A new analysis of thousands of native and nonnative Michigan bees shows that the most diverse bee communities have the lowest levels of three common viral pathogens.
University of Michigan researchers netted and trapped more than 4,000 bees from 60 species. The bees were collected at winter squash farms across Michigan, where both managed honeybee colonies and wild native bees pollinate the squash flowers.
All but one species — Apis mellifera, the common European honeybee — are native bees. The number of bee species found at each farm ranged from seven to 49.
Consistently, lower virus levels were strongly linked to greater species richness among the local bee communities. The study was published online Feb. 11 in the journal Ecology.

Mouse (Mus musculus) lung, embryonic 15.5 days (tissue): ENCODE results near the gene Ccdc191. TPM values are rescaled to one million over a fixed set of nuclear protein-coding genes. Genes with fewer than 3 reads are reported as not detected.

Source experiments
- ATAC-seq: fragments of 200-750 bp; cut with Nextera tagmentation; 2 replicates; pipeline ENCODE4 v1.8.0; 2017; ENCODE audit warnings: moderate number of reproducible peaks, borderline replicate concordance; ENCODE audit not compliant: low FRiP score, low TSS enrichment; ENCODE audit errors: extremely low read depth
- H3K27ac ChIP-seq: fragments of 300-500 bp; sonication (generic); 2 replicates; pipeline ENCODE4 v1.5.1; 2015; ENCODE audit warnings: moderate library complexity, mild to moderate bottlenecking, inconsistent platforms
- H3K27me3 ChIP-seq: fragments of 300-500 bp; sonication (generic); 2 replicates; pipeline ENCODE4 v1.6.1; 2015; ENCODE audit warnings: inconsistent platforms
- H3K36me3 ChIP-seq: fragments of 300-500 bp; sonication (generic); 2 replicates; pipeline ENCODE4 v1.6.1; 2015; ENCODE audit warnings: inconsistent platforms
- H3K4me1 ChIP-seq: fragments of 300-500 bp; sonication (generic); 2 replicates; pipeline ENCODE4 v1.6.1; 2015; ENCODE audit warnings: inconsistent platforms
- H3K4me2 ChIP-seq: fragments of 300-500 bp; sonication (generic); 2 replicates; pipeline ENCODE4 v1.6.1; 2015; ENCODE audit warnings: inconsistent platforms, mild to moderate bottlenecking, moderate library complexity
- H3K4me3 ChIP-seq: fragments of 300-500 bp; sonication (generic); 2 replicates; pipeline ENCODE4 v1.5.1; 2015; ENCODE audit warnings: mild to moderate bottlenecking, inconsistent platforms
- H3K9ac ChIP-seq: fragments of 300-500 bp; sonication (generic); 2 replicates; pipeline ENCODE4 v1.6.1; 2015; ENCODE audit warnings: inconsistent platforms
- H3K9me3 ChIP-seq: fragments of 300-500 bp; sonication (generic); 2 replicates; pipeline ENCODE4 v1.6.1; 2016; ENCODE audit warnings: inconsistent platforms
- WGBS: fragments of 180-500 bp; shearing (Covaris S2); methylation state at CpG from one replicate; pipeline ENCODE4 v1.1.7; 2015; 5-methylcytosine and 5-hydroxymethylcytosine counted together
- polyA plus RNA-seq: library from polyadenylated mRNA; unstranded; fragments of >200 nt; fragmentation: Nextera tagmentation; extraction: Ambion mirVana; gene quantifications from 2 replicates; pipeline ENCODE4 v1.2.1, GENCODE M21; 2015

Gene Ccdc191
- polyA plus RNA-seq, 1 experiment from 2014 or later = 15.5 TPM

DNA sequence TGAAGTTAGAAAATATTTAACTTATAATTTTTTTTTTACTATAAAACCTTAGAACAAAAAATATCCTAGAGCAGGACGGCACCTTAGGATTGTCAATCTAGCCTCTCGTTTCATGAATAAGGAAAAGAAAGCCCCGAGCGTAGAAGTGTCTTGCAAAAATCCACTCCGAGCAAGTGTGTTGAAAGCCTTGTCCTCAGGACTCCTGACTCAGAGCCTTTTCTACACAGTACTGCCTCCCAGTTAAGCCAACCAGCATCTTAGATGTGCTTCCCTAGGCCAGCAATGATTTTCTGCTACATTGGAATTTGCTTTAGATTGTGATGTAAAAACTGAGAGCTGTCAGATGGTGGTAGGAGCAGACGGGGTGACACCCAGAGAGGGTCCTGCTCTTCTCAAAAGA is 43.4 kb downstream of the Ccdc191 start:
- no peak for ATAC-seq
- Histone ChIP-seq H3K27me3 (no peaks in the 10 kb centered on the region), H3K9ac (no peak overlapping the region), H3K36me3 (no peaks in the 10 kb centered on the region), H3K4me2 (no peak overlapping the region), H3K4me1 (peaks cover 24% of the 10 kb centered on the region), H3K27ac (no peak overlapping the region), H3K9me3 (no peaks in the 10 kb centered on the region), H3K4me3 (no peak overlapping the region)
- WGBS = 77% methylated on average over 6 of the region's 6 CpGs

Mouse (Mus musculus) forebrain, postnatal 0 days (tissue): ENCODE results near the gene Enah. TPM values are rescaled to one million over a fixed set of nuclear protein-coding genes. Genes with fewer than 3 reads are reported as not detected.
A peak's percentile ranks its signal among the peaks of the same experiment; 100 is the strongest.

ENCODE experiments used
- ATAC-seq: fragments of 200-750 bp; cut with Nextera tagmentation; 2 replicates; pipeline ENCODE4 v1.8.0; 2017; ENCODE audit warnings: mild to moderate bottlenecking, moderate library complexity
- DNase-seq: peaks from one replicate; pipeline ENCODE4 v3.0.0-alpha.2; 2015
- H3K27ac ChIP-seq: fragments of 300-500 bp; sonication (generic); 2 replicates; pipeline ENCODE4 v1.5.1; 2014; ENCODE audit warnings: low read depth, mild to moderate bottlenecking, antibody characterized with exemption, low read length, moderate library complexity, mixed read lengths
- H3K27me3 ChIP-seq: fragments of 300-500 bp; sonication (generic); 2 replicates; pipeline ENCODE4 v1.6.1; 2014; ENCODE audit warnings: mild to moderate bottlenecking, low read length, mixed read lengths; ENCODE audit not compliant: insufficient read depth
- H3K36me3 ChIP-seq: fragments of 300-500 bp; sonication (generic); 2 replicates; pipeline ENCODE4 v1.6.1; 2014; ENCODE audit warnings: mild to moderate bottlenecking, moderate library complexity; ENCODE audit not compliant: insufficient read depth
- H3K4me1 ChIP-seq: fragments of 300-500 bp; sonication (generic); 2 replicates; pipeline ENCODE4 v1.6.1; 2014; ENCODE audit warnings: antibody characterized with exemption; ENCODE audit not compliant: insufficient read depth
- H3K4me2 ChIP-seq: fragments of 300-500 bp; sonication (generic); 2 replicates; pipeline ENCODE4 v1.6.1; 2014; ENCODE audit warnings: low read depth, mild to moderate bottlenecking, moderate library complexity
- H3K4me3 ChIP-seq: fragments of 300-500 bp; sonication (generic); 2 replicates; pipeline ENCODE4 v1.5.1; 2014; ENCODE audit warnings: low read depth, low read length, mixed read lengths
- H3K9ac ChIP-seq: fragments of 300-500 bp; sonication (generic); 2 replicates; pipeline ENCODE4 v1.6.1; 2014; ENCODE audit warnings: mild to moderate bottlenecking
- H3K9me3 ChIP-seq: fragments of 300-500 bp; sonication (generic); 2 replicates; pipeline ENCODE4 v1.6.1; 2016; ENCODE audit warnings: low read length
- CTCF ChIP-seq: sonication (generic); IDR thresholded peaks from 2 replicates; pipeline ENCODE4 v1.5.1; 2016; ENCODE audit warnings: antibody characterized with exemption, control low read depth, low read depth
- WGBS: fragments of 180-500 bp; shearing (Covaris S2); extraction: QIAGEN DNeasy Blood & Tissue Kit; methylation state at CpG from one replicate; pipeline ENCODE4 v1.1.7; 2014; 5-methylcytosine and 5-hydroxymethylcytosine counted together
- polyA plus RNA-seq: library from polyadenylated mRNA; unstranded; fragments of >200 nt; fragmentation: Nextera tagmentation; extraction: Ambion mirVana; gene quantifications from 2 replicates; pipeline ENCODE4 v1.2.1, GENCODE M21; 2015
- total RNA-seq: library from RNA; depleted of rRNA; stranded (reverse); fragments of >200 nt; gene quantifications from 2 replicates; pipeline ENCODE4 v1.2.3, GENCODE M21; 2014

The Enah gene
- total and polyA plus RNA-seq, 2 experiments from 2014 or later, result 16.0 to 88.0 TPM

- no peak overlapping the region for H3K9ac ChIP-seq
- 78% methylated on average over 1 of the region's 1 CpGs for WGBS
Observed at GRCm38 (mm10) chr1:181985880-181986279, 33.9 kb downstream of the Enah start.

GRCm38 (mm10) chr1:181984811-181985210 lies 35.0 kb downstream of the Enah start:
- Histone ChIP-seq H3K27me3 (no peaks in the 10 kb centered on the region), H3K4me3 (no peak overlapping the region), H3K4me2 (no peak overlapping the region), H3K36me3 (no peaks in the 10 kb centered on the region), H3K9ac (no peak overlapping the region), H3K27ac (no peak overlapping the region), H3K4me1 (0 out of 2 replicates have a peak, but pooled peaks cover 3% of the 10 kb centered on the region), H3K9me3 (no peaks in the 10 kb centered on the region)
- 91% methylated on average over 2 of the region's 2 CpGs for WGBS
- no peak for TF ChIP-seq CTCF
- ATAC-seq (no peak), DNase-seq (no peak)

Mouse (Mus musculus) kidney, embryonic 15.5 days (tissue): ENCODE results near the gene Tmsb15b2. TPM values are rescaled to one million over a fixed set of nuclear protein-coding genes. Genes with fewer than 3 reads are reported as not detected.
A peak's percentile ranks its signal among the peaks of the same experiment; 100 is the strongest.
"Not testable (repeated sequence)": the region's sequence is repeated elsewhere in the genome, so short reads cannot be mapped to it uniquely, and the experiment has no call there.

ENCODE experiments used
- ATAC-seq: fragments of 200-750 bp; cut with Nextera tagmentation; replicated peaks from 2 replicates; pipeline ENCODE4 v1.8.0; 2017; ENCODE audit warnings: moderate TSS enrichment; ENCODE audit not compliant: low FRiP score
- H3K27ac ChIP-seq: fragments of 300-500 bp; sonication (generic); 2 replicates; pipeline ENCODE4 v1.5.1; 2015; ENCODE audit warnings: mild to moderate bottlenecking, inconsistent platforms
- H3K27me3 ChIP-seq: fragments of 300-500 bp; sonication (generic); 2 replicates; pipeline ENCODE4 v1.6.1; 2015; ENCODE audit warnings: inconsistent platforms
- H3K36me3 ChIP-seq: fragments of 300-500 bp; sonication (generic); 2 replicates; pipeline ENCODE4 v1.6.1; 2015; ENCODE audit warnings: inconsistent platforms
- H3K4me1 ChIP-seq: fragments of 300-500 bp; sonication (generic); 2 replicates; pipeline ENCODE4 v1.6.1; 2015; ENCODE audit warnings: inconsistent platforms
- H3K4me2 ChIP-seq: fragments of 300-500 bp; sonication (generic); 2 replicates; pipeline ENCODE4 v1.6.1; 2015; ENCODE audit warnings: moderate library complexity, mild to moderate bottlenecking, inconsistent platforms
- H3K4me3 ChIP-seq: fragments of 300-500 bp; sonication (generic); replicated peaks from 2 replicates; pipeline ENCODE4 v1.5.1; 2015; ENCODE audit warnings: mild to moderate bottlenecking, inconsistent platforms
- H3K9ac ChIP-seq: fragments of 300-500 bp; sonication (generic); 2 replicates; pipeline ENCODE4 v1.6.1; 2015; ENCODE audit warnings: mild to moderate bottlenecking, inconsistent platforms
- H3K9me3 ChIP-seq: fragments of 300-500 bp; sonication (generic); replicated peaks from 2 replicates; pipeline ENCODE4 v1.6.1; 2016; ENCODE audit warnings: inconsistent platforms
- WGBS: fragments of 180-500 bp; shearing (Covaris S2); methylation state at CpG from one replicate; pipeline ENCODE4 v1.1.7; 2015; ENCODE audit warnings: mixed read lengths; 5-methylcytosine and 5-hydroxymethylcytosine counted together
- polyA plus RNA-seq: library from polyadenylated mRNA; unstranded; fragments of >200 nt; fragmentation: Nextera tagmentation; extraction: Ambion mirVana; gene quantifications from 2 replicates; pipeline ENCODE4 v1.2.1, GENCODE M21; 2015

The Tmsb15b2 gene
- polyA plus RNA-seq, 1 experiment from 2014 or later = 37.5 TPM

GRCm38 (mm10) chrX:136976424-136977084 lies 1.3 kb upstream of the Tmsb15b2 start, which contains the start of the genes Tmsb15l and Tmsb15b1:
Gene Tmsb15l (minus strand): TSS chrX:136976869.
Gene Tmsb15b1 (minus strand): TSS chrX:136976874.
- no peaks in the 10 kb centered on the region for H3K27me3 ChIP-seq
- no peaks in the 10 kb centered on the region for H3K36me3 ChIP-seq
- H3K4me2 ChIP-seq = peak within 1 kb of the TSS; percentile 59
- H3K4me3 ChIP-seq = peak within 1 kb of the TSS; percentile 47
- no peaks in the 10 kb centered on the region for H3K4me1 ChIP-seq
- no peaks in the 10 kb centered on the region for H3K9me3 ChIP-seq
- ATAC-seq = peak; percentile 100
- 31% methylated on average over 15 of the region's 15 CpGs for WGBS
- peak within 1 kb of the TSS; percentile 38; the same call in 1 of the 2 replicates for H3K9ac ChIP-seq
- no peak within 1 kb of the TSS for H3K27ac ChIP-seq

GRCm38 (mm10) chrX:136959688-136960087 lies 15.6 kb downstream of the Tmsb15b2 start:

“This result is exciting because it suggests that promoting diverse bee communities may be a win-win strategy to simultaneously reduce viral infections in managed honeybee colonies while helping to maintain native bee biodiversity,” said study lead author Michelle Fearon, a postdoctoral researcher in the University of Michigan Department of Ecology and Evolutionary Biology.
“In light of recent global pollinator population declines that are due in part to the spread of pathogens, these results offer hope that conservation efforts could also broadly benefit pollinator health,” said Fearon, who conducted the study for her doctoral dissertation. She is now pursuing a follow-up study that explores how natural areas keep pollinator communities healthy.
The Ecology study is the first to show that high levels of biodiversity within bee communities can help dilute the harmful effects of viral pathogens. Support for this “dilution effect” has been reported in other host—pathogen systems — such as tick-borne Lyme disease — but this is the first time it’s been seen with pollinator viruses. The idea of a dilution effect remains controversial among ecologists, however.
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